$() item() scalar/item context
? so() boolean
! not() negated bool context
+   numeric
-   negated num context
~   string
@() list() array/list context
  flat() flat list
  lol() list of list (once named slice context)
%() hash() hash context
&() code() code
|   flatten capture object into arglist (named parameter)
||   flatten capture object into semicolon list (positional parameter)

Junctions

The infix ops in the first columns create junctions by combining two values (can be Junctions itself), the ops in second column are to be applied to a list as prefix op or method.

Junctive Infix Op Prefix Op Operation Meaning
& all AND True if all are True
^ one XOR True if exactly one is True
| any OR True if at least one is True
  none NOT any True if none are True

Smartmatch

When ~~ is used as infix $_ is the left side, X is right. In when clauses just X is stated. Selection of the comparison alhorithm (4th column) is based on the value types as stated in the first two columns.

$_ X Type of Match Implied Match if (given $_)
Any True ~~ True (parsewarn)
Any False ~~ False match (parsewarn)
Any Match ~~ Successful match (parsewarn on literal token)
Any Nil ~~ Benign failure (parsewarn on literal token)
Any Nil Failure type check (okay, matches against type)
Any * block signature match block successfully binds to |$_ (flattened arglist)
       
Any Callable:($) item sub truth X($_)
Any Callable:() simple closure truth X() (ignoring $_)
Any Bool simple truth X
Any Match match success X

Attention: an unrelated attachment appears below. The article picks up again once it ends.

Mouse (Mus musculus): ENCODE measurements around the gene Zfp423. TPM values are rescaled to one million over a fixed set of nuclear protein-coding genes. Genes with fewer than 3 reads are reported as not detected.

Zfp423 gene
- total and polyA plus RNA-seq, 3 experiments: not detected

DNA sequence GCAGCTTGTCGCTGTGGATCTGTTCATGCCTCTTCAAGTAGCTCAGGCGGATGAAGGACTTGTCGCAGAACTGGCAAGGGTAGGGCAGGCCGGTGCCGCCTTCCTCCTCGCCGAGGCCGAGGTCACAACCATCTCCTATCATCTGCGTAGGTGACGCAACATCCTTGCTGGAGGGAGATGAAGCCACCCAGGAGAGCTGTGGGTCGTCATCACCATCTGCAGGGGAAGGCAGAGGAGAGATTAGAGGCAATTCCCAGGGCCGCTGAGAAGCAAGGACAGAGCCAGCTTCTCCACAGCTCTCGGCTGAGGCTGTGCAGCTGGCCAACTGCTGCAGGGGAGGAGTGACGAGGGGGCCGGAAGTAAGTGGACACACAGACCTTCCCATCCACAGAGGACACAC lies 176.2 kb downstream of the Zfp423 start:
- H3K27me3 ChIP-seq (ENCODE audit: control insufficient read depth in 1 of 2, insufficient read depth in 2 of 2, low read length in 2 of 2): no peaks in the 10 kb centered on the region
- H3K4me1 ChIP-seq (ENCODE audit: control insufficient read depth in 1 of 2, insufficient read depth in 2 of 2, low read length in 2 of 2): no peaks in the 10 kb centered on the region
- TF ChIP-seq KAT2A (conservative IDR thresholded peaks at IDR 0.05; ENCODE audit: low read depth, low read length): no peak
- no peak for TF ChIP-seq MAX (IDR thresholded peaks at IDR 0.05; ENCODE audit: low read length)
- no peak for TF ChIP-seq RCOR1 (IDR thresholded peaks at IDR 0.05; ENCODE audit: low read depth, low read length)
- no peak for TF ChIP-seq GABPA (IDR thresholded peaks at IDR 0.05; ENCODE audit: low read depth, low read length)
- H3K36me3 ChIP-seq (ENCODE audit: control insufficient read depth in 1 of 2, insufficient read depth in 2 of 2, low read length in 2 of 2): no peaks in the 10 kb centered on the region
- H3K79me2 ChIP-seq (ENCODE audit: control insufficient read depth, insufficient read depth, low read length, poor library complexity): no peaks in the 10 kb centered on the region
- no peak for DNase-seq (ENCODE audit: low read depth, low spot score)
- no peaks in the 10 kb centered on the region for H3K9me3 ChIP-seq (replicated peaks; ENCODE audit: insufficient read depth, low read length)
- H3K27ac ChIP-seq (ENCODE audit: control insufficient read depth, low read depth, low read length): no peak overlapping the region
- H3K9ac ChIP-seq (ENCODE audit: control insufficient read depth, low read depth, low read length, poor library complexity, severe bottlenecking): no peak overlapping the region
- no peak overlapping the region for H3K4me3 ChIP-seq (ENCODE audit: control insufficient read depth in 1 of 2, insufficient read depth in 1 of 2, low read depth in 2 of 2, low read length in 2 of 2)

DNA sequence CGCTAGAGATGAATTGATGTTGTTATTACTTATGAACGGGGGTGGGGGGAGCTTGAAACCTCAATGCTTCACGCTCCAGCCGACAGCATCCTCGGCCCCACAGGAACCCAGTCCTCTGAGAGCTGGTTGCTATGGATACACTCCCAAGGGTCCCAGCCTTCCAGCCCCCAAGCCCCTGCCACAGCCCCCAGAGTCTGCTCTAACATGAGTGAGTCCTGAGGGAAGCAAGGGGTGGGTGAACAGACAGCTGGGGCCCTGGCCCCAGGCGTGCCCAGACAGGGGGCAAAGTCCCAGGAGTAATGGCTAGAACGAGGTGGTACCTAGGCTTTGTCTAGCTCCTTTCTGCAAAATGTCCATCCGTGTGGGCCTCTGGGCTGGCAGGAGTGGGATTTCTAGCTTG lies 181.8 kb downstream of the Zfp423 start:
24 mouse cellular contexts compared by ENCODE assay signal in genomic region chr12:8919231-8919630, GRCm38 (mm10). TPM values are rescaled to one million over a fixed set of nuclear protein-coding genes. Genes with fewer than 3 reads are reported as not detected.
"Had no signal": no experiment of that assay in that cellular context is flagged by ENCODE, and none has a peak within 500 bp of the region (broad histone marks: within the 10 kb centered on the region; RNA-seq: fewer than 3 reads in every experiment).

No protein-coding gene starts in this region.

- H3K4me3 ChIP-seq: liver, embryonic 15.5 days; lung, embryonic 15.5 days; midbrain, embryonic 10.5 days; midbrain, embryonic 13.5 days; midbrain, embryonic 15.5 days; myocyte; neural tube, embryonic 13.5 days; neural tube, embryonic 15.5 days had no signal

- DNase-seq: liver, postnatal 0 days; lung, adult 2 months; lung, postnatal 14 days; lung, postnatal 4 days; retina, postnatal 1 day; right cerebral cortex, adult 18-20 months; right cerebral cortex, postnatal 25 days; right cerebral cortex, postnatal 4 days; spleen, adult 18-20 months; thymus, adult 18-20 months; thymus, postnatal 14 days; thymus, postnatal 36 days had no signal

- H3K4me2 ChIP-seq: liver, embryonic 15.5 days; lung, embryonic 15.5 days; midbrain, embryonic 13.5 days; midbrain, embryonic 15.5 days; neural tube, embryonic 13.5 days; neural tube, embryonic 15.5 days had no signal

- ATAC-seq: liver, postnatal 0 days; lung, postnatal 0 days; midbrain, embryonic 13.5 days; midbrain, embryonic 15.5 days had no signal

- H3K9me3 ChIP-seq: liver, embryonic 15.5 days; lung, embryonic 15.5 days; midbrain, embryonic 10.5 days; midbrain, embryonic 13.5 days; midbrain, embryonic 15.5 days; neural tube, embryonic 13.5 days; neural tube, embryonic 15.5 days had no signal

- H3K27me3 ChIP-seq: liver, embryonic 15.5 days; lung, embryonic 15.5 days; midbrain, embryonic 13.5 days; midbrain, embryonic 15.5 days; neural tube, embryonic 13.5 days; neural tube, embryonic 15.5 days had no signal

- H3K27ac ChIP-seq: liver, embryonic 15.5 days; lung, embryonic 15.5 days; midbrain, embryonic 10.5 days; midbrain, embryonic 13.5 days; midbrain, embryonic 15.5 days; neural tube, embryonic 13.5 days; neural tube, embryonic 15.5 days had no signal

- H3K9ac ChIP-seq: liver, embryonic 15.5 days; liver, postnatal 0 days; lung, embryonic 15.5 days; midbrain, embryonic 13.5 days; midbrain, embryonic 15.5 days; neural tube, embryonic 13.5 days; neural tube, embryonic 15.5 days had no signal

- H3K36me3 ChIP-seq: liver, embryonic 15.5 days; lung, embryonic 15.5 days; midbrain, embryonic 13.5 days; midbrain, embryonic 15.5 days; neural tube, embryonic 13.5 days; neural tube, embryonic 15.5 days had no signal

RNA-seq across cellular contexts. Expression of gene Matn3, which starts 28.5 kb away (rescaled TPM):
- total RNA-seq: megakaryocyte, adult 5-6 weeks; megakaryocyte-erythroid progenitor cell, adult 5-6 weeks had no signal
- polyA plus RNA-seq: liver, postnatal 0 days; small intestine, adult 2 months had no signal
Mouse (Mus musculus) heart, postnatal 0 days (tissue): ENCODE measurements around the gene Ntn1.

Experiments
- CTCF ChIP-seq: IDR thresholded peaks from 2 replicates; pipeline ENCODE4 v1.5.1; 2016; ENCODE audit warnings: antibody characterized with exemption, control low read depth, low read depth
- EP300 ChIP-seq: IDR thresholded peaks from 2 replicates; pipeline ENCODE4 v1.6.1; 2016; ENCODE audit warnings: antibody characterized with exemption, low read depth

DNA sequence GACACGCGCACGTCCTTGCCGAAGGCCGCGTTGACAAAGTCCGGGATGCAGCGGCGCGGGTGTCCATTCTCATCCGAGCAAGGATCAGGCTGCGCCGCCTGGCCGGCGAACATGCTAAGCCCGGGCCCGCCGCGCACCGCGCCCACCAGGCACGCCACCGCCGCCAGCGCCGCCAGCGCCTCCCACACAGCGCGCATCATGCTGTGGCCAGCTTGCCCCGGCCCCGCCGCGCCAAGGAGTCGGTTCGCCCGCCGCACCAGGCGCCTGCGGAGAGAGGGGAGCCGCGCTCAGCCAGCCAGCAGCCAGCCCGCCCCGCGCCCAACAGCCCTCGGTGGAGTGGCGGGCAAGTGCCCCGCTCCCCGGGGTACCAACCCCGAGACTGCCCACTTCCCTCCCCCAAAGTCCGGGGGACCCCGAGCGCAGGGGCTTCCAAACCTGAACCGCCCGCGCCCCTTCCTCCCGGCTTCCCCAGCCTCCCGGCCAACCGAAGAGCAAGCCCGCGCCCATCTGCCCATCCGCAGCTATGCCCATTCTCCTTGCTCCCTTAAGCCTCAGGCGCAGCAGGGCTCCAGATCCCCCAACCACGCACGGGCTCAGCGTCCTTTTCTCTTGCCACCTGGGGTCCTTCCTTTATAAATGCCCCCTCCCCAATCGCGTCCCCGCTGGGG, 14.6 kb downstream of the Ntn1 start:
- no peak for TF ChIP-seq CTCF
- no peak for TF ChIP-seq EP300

Any Nil benign failure X (treats Nil value as failure)
Any Nil malign failure X (passes Failure object through)
Any Numeric numeric equality +$_ = X
Any Stringy string equality ~$_ eq X
Any Whatever always matches True
       
Hash Pair test hash mapping $_{X.key} ~~ X.value
Any Pair test object attribute ?."{X.key}" = ?X.value (e.g. filetests)
       
Set Set identical sets $_ === X
Hash Set hash keys same set $_.keys === X
Any Set force set comparison Set($_) === X
       
Array Array arrays are comparable $_ «===» X (dwims * wildcards!)
Set Array array equiv to set $_ === Set(X)
Any Array lists are comparable @$_ «===» X
       
Hash Hash hash keys same set $_.keys === X.keys
Set Hash hash keys same set `$_ === X.keys
Array Hash hash slice existence X.{any @$_}:exists
Regex Hash hash key grep any(X.keys).match($_)
Cool Hash hash entry existence X.{$_}:exists
Any Hash hash slice existence X.{any @$_}:exists
       
Str Regex string pattern match .match(X)
Hash Regex hash key "boolean grep" .any.match(X)
Array Regex array "boolean grep" .any.match(X)
Any Regex pattern match .match(X)
       
Num Range in numeric range X.min <= $_ <= X.max (mod ^'s)
Str Range in string range X.min le $_ le X.max (mod ^'s)